• Hook turn boxes – A hook turn is a handy option at really busy intersections where making a right hand turn in heavy traffic might not be the safest option. If you see a painted box featuring a hooked arrow and a bicycle icon at an intersection this is a good place for cyclists to perform a “hook turn” (although hook turns are allowed at most intersections). A hook turn is when you take a two step approach to a right turn. Staying to the left, a cyclist can go with traffic through a green light then stop in the hook turn box, and then go with traffic through a second green light (or even ahead of it if the road is clear), effectively making a right hand turn in two stages. The NZTA has official instructions on performing hook turns (with pictures) that explain this really well.

Where to go for more information

Library resources for beginner cyclists

 

Get in the driver’s seat with Youthtown – Sign up for Learners Licence workshops starting 12 February

Christchurch City Libraries is hosting Youthtown’s six week after-school Learners Licence Workshops from 12 February. It costs $130 for six sessions. The workshop for teens aged 16 to 18 involve four group theory sessions going through the road code and practice tests, with snacks provided. On session 5, your tutors will take you to book in your test, and on session 6 they will take you to sit the test. The workshop also has a Facebook closed group you can join and be tested daily on questions from the road code.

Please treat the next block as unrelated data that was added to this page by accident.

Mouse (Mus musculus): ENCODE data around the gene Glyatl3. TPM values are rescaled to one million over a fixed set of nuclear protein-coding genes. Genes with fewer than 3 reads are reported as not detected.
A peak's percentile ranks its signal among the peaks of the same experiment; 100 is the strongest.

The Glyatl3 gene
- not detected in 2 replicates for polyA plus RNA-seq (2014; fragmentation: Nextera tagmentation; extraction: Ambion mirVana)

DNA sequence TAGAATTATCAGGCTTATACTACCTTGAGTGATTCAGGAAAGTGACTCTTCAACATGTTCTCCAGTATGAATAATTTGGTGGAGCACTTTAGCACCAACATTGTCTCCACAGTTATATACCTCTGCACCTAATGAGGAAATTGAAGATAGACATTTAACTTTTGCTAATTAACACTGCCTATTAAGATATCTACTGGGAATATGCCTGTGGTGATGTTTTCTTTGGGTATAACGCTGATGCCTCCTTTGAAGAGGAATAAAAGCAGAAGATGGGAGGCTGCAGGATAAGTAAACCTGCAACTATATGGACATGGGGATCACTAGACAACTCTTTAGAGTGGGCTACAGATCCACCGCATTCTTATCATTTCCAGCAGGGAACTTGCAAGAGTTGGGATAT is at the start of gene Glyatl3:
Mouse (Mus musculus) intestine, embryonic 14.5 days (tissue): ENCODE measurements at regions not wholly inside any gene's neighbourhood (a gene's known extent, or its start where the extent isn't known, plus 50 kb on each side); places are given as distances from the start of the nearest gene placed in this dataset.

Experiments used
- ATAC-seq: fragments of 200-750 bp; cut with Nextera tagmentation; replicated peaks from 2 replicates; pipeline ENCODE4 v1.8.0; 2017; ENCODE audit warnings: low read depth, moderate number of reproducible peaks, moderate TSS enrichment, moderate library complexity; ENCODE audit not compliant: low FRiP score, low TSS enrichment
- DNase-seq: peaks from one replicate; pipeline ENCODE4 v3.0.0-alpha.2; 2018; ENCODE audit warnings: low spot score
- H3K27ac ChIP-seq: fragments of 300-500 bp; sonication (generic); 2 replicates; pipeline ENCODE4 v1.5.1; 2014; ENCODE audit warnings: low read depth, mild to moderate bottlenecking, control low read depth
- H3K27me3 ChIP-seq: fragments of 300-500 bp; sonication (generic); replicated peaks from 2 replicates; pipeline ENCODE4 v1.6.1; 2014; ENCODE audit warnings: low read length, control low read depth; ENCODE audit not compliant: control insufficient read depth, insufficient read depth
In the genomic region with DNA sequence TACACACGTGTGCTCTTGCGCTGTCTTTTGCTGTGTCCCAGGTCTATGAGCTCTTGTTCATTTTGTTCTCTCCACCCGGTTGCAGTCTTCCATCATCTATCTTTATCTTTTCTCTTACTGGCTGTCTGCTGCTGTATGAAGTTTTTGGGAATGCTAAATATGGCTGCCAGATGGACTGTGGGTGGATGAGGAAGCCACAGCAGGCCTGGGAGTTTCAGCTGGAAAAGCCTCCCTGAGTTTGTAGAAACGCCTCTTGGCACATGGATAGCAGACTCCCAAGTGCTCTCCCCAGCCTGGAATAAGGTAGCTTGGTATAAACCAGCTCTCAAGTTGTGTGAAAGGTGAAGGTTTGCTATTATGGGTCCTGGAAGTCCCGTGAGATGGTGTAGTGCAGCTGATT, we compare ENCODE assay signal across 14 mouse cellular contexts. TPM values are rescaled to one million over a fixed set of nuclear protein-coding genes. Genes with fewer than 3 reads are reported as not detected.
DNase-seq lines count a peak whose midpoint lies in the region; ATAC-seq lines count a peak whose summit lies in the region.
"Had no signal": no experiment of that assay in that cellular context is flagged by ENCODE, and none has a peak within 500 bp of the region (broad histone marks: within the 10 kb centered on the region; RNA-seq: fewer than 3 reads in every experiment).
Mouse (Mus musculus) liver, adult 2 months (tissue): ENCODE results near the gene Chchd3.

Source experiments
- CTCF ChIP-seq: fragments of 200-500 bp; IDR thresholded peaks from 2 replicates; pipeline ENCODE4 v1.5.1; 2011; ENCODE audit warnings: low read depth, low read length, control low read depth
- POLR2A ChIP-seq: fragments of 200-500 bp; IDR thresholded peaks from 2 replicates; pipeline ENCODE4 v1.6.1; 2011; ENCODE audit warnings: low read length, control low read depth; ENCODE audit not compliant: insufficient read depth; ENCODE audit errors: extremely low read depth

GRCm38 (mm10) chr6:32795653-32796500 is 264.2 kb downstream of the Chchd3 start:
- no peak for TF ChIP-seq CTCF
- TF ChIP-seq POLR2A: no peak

Learner Licence Workshop schedule

Bishopdale

Monday 12 February to Monday 26 March at Ōrauwhata: Bishopdale Library and Commmunity Centre, 3.30pm to 5pm

Upper Riccarton

Thursday 15 February to Thursday 29 March at Upper Riccarton Community and School Library, 3.30pm to 5pm

New Brighton

Friday 16 February to Friday 30 March at New Brighton Library, 3.30pm to 5pm

There is also a programme downstairs in Eastgate Mall:

Linwood

Tuesday 13 February to Tuesday 26 March in the mall opposite Bed, Bath, Beyond.

Bookings

The course is delivered by professional Youthtown tutors who are highly experienced in delivering the programme and making sure all young people get the best chance possible to qualify for their learner licence.

More about learning to drive

More about Youthtown

Youthtown is a nationally operated, not for profit organisation. In their own words:

Since first opening our doors as Boystown in 1932, we have evolved into one of New Zealand’s leading youth organisations within key communities. We are highly regarded for the developmental programmes we offer young people and we’re committed to providing a safe environment where young New Zealanders can dream it, then do it the Youthtown way. We empower young New Zealanders, aged 5-18, to be the best they can be! Their journey with Youthtown alongside their schooling, supplements the learning and development they receive there, in a physical, creative and social way.